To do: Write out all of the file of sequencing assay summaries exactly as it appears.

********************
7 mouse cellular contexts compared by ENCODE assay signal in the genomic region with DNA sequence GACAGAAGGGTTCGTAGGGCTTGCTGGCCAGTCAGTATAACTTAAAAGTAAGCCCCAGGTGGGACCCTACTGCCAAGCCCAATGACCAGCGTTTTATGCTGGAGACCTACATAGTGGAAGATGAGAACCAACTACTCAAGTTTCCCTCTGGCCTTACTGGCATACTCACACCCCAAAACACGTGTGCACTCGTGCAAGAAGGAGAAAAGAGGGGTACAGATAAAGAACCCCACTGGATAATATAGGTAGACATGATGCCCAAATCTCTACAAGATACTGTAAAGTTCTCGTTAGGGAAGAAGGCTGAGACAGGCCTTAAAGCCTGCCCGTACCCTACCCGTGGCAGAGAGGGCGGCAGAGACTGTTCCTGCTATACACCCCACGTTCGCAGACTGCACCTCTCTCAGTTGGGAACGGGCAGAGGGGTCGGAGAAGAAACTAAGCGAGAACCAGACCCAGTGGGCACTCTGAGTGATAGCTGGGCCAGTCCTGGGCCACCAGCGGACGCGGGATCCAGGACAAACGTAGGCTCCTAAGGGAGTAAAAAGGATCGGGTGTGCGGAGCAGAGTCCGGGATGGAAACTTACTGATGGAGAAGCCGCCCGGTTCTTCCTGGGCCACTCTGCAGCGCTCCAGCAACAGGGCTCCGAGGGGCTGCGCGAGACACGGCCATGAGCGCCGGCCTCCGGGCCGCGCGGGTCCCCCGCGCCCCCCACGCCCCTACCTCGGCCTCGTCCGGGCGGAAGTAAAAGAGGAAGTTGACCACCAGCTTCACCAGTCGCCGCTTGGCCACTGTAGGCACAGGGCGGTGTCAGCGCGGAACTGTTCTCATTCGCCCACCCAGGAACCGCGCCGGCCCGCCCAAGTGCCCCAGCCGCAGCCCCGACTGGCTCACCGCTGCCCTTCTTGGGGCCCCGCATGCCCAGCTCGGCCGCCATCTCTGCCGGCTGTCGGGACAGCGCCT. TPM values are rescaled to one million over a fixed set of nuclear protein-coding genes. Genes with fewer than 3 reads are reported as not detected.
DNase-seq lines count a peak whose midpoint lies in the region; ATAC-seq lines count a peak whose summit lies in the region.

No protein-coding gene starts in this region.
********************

7 mouse cellular contexts compared by ENCODE assay signal in the genomic region with DNA sequence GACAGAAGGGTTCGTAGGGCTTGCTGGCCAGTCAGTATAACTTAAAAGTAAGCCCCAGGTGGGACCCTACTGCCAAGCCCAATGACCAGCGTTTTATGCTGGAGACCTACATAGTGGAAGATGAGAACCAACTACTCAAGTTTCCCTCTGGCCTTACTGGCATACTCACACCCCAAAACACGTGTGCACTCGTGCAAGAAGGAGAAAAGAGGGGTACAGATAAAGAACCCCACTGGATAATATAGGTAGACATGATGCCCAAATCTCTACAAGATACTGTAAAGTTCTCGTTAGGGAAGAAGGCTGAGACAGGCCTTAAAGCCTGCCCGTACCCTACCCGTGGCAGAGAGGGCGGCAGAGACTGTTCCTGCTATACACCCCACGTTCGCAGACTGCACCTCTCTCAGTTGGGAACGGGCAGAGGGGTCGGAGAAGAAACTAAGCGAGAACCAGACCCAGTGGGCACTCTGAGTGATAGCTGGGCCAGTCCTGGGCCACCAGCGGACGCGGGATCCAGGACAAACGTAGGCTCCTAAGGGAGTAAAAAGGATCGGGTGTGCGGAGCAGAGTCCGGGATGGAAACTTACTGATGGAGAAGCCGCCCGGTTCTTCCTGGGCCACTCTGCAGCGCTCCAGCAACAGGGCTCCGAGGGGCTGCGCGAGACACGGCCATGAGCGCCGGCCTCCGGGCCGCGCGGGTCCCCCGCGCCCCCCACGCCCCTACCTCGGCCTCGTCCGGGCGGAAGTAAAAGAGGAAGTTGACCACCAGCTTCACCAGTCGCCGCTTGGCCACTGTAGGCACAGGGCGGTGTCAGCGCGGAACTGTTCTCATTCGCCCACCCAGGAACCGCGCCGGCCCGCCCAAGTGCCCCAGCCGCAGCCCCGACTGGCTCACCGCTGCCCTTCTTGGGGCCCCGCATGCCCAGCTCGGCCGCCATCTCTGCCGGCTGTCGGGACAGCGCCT. TPM values are rescaled to one million over a fixed set of nuclear protein-coding genes. Genes with fewer than 3 reads are reported as not detected.
DNase-seq lines count a peak whose midpoint lies in the region; ATAC-seq lines count a peak whose summit lies in the region.

No protein-coding gene starts in this region.